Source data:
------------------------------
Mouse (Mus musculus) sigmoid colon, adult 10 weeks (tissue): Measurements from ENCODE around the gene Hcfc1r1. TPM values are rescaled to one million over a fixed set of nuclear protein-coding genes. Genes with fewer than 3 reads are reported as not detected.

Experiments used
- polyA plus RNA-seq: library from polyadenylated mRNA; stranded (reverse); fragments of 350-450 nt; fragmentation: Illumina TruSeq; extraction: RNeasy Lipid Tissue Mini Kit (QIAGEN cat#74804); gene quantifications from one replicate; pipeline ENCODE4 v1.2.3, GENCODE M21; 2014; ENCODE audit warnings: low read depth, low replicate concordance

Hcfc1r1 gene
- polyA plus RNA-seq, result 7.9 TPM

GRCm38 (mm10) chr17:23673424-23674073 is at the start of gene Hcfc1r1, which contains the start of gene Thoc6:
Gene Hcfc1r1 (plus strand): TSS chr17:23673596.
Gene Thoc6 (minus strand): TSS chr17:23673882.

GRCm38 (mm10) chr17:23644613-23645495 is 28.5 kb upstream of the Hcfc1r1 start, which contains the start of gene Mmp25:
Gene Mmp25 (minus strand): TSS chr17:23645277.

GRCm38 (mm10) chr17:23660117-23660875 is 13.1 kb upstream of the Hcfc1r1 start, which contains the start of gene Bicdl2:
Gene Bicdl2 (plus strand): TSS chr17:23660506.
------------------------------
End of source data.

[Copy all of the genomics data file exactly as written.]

Mouse (Mus musculus) sigmoid colon, adult 10 weeks (tissue): Measurements from ENCODE around the gene Hcfc1r1. TPM values are rescaled to one million over a fixed set of nuclear protein-coding genes. Genes with fewer than 3 reads are reported as not detected.

Experiments used
- polyA plus RNA-seq: library from polyadenylated mRNA; stranded (reverse); fragments of 350-450 nt; fragmentation: Illumina TruSeq; extraction: RNeasy Lipid Tissue Mini Kit (QIAGEN cat#74804); gene quantifications from one replicate; pipeline ENCODE4 v1.2.3, GENCODE M21; 2014; ENCODE audit warnings: low read depth, low replicate concordance

Hcfc1r1 gene
- polyA plus RNA-seq, result 7.9 TPM

GRCm38 (mm10) chr17:23673424-23674073 is at the start of gene Hcfc1r1, which contains the start of gene Thoc6:
Gene Hcfc1r1 (plus strand): TSS chr17:23673596.
Gene Thoc6 (minus strand): TSS chr17:23673882.

GRCm38 (mm10) chr17:23644613-23645495 is 28.5 kb upstream of the Hcfc1r1 start, which contains the start of gene Mmp25:
Gene Mmp25 (minus strand): TSS chr17:23645277.

GRCm38 (mm10) chr17:23660117-23660875 is 13.1 kb upstream of the Hcfc1r1 start, which contains the start of gene Bicdl2:
Gene Bicdl2 (plus strand): TSS chr17:23660506.